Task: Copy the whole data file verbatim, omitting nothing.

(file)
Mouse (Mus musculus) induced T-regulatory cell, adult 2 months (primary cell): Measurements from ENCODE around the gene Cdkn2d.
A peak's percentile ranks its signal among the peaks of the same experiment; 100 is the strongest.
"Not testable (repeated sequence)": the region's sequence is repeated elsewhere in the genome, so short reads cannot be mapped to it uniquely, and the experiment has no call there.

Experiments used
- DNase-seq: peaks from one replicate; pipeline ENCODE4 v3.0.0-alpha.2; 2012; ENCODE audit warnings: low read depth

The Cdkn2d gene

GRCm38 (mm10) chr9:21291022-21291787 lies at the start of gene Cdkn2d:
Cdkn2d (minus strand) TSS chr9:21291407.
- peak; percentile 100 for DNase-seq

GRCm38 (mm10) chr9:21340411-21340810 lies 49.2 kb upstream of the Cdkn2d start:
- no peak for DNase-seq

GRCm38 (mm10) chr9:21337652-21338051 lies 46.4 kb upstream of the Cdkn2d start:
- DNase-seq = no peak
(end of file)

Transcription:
Mouse (Mus musculus) induced T-regulatory cell, adult 2 months (primary cell): Measurements from ENCODE around the gene Cdkn2d.
A peak's percentile ranks its signal among the peaks of the same experiment; 100 is the strongest.
"Not testable (repeated sequence)": the region's sequence is repeated elsewhere in the genome, so short reads cannot be mapped to it uniquely, and the experiment has no call there.

Experiments used
- DNase-seq: peaks from one replicate; pipeline ENCODE4 v3.0.0-alpha.2; 2012; ENCODE audit warnings: low read depth

The Cdkn2d gene

GRCm38 (mm10) chr9:21291022-21291787 lies at the start of gene Cdkn2d:
Cdkn2d (minus strand) TSS chr9:21291407.
- peak; percentile 100 for DNase-seq

GRCm38 (mm10) chr9:21340411-21340810 lies 49.2 kb upstream of the Cdkn2d start:
- no peak for DNase-seq

GRCm38 (mm10) chr9:21337652-21338051 lies 46.4 kb upstream of the Cdkn2d start:
- DNase-seq = no peak